61 Days of Halloween: Paranormal Activity
Most holidays worth their while encompass entire seasons, such as Christmas, for example. However, as you may have noticed there is a corporate push every year for us to think about the next holiday even sooner. While this has many negative side effects I figure I may as well embrace it.
Since Labor Day is really only good for college football and movie marathons cinematically it is as significant as Arbor Day, which means the next big day on the calendar is Halloween and we can start looking toward it starting now.
Daily I will be viewing films in the horror genre between now and then and sharing the wealth. Many, as is usually the case, will not be worth it so for every disappointment, I will try and suggest something worth while as well.
Paranormal Activity is the kind of movie that generates so much hype that people are likely to end up on either extreme with regards to their opinion of the film. There are definitely kudos to be given to Paramount and their marketing scheme for this film. That, and that alone about this film, is pure genius and I am sure it made many more people want to see this film than otherwise would’ve wanted to – myself included. The expectations were then heightened by hyperbolic reviews like “scariest of decade” and references to “scaring the living hell out of” people.
As ingenious as it is, and one can’t really dispute that, it is ultimately a wolf in sheep’s clothing, meaning if you’ve seen The Blair Witch Project or one of its many first person knock-offs over the last 10 years then you’ve seen Paranormal Activity. This has a somewhat more definitive ending than most but even still it ends up being ultimately ineffective as whole.
It is undeniable that there is a sense of dread and foreboding throughout, after a certain point, but it is much too subdued for a while. There is much anticipation, and while the subtlety is to be appreciated, there isn’t enough escalation of incidents throughout. Many of the first few recorded events are very minor. In my opinion, a more incessant film out this year was a The Haunting in Connecticut. One might dispute the merits of where that story goes but it is incessant, you might call it cliché but no one is calling this film original.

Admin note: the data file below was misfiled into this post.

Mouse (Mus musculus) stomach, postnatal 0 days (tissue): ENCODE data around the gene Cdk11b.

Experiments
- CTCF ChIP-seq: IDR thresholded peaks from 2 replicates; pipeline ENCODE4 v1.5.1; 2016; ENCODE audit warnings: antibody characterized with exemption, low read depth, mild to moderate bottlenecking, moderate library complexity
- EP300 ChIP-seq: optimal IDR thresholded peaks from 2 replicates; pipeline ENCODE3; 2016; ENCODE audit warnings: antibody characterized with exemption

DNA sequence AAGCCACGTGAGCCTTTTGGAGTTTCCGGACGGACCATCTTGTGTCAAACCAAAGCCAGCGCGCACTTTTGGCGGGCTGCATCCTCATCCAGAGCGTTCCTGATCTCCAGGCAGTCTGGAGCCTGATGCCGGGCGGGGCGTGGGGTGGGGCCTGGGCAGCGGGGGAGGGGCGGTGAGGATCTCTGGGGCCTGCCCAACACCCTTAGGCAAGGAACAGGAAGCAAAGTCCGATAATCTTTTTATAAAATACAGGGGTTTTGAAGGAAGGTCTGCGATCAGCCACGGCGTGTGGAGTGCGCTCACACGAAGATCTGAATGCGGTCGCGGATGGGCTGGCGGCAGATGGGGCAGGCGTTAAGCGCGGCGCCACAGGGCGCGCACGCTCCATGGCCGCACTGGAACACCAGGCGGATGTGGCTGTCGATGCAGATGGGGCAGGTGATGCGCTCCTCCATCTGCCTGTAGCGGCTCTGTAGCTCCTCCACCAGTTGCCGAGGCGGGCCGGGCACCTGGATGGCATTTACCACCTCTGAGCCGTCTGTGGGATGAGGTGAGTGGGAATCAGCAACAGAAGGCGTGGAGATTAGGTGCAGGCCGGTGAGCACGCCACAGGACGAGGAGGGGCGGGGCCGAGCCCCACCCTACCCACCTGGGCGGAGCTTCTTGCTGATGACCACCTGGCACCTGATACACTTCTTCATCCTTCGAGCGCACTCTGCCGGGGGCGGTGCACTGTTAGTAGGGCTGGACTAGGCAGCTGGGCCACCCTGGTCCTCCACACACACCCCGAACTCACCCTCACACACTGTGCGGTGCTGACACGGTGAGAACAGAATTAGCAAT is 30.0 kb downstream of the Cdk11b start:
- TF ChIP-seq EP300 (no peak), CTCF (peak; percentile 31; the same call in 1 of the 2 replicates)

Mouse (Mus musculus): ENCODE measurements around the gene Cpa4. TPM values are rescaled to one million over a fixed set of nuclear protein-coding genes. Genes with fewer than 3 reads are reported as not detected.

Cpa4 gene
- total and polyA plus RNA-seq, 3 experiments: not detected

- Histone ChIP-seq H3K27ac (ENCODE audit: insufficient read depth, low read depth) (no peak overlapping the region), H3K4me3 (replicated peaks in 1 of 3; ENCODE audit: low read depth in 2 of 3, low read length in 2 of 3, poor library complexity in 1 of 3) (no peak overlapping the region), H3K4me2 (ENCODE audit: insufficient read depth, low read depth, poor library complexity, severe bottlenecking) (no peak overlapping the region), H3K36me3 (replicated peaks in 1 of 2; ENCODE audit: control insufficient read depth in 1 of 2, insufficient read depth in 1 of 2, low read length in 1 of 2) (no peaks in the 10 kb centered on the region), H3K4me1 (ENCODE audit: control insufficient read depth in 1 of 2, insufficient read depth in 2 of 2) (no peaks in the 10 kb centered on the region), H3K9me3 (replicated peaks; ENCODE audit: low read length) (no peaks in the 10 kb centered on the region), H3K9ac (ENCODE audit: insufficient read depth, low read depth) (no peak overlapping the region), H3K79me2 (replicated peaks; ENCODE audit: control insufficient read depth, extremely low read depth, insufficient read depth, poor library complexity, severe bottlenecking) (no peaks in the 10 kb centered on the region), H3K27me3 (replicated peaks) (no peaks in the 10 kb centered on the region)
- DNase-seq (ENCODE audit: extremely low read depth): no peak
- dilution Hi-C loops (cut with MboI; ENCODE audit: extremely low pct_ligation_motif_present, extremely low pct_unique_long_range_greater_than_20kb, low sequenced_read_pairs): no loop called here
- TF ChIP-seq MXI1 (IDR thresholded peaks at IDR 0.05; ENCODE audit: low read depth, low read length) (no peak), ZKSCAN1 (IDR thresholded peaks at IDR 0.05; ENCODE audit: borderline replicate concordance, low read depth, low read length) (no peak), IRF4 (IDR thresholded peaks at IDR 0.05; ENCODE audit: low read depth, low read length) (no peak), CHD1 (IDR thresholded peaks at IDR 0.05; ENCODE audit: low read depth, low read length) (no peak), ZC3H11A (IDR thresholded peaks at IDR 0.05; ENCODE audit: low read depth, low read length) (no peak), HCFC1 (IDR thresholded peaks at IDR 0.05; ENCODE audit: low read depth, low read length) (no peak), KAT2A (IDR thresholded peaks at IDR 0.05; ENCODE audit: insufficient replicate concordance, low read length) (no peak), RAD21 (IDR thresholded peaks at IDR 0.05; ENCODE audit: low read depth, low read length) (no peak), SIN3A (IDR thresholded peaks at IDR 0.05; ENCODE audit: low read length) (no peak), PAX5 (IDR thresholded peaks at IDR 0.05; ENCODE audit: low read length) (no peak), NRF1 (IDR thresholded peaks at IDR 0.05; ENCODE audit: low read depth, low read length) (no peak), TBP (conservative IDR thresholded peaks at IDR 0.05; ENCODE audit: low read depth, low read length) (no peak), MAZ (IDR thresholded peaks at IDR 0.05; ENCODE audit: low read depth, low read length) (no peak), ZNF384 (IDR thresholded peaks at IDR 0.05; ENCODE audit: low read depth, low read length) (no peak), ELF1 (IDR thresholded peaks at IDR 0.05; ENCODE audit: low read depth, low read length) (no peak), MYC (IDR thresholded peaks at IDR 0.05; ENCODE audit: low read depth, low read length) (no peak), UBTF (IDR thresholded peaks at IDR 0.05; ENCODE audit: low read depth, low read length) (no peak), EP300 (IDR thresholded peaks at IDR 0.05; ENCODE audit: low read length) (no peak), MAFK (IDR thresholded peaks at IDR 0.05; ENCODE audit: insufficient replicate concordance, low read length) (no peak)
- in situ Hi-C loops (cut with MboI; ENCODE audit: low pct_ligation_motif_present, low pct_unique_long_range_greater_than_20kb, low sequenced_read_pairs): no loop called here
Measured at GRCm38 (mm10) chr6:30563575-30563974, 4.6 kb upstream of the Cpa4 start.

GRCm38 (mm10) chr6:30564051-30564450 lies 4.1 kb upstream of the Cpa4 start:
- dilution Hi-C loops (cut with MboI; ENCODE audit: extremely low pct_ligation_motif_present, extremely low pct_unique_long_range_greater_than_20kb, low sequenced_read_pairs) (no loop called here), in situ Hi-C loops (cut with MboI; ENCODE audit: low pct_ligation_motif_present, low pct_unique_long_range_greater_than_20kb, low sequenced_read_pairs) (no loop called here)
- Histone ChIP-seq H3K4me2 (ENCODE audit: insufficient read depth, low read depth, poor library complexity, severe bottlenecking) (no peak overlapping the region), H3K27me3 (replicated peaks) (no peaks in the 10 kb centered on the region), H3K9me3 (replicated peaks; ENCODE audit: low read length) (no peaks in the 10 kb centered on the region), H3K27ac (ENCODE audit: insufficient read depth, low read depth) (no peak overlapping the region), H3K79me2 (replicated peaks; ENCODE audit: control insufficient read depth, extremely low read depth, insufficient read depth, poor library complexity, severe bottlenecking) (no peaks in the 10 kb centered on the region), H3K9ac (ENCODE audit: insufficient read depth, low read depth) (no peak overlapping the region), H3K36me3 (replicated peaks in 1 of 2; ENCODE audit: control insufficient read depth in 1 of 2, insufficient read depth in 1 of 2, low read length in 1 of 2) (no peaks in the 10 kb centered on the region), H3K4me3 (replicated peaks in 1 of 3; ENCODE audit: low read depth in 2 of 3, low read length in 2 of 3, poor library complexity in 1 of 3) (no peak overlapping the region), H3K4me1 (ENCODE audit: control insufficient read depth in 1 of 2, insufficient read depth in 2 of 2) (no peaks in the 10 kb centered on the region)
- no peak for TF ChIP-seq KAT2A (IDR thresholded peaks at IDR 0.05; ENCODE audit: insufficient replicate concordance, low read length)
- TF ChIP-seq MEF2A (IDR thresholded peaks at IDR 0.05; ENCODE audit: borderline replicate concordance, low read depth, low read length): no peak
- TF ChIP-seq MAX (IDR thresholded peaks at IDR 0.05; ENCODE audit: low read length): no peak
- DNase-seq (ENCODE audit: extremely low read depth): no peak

It’s only 86 minutes long, and not only does it seem longer, but even while being that short it manages to be repetitive. There are several fights about stopping the taping, not buying a Ouija board and whether or not to contact a demonologist. Almost each and every incident needs to be reviewed on video or in audio and they feel it necessary for the audience as well as the characters because the shots aren’t clear, or the incident perhaps too subtle. So, in being redundant in its two most vital aspects, verbally and visually; it is doomed to fail.
While found footage, an updated cinéma vérité style, might more aptly be called progeny of the YouTube age, and believe me there is nothing wrong with that, as I note in another article, what it does create and perpetuate is bad framing. Framing is being turned into a lost art; however, it is fine if it exists through most of this film but there a moments in this film where you would have preferred a clearer shot of something even if that something was the book of demonic illustrations the likes of which we’ve seen in myriad horror films.
While this film cannot be knocked for keeping a consistent level of tension that level is far too low, and never really escalated. It’s a flat-liner, which is unforgivable. The acting is passable but not going to sink or save this film unlike its godfather The Blair Witch Project, which is elevated and believable due to the strength of the performances.
Ultimately, the good that will come from this film is from the marketing. While they tried to make the film seem like a real event with no opening title and closing title sequence, I doubt with the internet as ubiquitous as it is now that many people believe that as they did 10 years ago. However, the legacy it will leave is due completely to people wanting to see it due to buzz. I wouldn’t doubt if a similar tactic was used again and we can only hope it’s selling a better product.